That is because, as Kennedy eloquently noted, it is the best way to raise children — a traditional notion, really, which posits that despite the notable exceptions of awesome human beings raised by single parents, two parents committed to one another are still better than one.
“Without the recognition, stability and predictability marriage offers,” the justice wrote of same-sex couples, “their children suffer the stigma of knowing their families are somehow lesser. They also suffer the significant material costs of being raised by unmarried parents, relegated through no fault of their own to a more difficult and uncertain family life.”
Kennedy’s words are buttressed by an armful of data, showing that children raised in intact families are more likely to go to college, escape poverty, drug abuse and teen pregnancy, etc. Research also shows that the dramatic rise in single parenthood in the United States has contributed to the growth of income inequality.
So, thanks to the Obergefell decision, we are at an inflection point, a moment when those who want to strengthen marriage and those who want to liberalize it can and should join hands. Far from weakening marriage, extending its benefits to same-sex couples will add to its committed adherents and long-term prospects.
Recent analysis by W. Bradford Wilcox and Nicholas Zill suggests that intact families thrive in two different cultures: those with conservative values in which marriage and childrearing within marriage are the social and religious norms, and liberal ones emphasizing higher educational attainment, birth control, women’s empowerment and marriage at a later age.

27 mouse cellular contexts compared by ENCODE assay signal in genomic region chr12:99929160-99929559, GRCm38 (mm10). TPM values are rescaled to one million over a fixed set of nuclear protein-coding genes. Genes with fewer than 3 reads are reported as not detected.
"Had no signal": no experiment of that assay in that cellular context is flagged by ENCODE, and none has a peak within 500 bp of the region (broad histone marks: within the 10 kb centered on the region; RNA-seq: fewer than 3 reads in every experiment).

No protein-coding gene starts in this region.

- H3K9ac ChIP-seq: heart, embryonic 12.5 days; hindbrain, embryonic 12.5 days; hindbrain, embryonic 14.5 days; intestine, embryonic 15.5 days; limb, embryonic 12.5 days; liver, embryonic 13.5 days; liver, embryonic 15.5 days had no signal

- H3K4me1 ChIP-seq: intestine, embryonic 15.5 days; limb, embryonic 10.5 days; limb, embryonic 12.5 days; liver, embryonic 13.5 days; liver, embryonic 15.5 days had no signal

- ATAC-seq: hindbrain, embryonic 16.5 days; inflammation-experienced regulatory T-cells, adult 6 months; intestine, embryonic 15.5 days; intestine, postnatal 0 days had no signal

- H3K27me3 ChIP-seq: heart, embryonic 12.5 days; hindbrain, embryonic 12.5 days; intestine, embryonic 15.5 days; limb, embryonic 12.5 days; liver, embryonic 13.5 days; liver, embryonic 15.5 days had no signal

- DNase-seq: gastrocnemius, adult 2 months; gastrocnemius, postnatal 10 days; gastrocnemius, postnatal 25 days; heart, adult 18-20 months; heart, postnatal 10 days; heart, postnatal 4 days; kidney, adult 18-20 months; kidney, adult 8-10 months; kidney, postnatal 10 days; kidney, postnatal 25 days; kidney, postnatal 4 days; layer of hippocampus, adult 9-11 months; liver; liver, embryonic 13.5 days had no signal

What the marriage equality movement has taught us is that the liberal case for marriage is also a conservative one. The old generalizations we make about “family values” may provide useful sound bites for provocateurs, but they defy and misrepresent the new reality.
“The old form of marriage, based on outdated social rules and gender roles, is fading,” Richard V. Reeves wrote in a persuasive piece in The Atlantic last year. “A new version is emerging—egalitarian, committed, and focused on children….(The) future of marriage matters most for the individuals in the house that aren’t in the union: our children.”
This, then, should be our rallying cry, especially for American Jews who ascribe to the values of family, education and egalitarianism. We should promote policies to support parenthood and economic opportunity, particularly among the poor and least educated, where marriage rates are lowest. As Reeves wrote: “Against all predictions, educated Americans are rejuvenating marriage. We should be spreading their successes.”
Jane Eisner, a pioneer in journalism, became editor-in-chief of the Forward in 2008, the first woman to hold the position at the influential Jewish national news organization. Under her leadership, the Forward readership has grown significantly and has won numerous regional and national awards for its original journalism, in print and online.